Military Ministry in Bulgaria is celebrating 10 years. The special events will be held in the Black Sea town of Varna, Bulgaria. Chaplains from around the country, as well as international colleagues and friends, are invited for a time of reunion and inspiration. Special speakers of the event are Paul Pettyjohn and Chaplain Bernie Windmiller from the International Association of Evangelical Chaplains.
After serving the military in Bulgaria for a decade, the ministry is strategizing the legalization of chaplaincy and pastoral care in the Bulgarian professional army and police. Today, this difficult task seems closer than ever before, as ministers, pastors and caregivers are excited about the opening of such doors and the new opportunities which it will present for Bulgaria.
Thirteen years after graduating from high school I was able to return to Pravetz again for a reunion of the Church of God youth group there. As many of us traveled from various parts of the world to attend the meeting, it was only natural to recall what the Lord had done for us in this small mountain town.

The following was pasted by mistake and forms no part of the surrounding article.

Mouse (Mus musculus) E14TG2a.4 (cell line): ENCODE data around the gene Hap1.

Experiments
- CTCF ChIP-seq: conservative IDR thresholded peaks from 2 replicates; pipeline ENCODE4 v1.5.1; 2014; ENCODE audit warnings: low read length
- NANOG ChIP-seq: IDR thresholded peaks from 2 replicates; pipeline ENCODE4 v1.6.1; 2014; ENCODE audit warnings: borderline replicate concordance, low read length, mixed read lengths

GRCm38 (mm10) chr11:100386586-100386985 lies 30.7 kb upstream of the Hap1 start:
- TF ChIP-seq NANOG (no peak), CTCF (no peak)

The Church of God in Pravetz was founded as an outreach ministry of the close-by Etropole church. For many years, the Etropole Church of God was known as an underground evangelical congregation that served many in prayer and preaching regardless of limitations set by local and national authorities.
When the church in Pravetz began regular services in the early 1980s none of the secular observers suspected that it would have any influence on the town. Pravetz was the birthplace of the Bulgarian communist prime minister who ruled the nation for over 30 years. In the 1980s, Pravetz was known as a “privileged” city where the Communist Regime had build its own ideological stronghold. Yet, the Church of God in Pravetz survived the Regime and after much prayer and anticipation the church officially opened its’ doors after the fall of the Berlin Wall in 1989.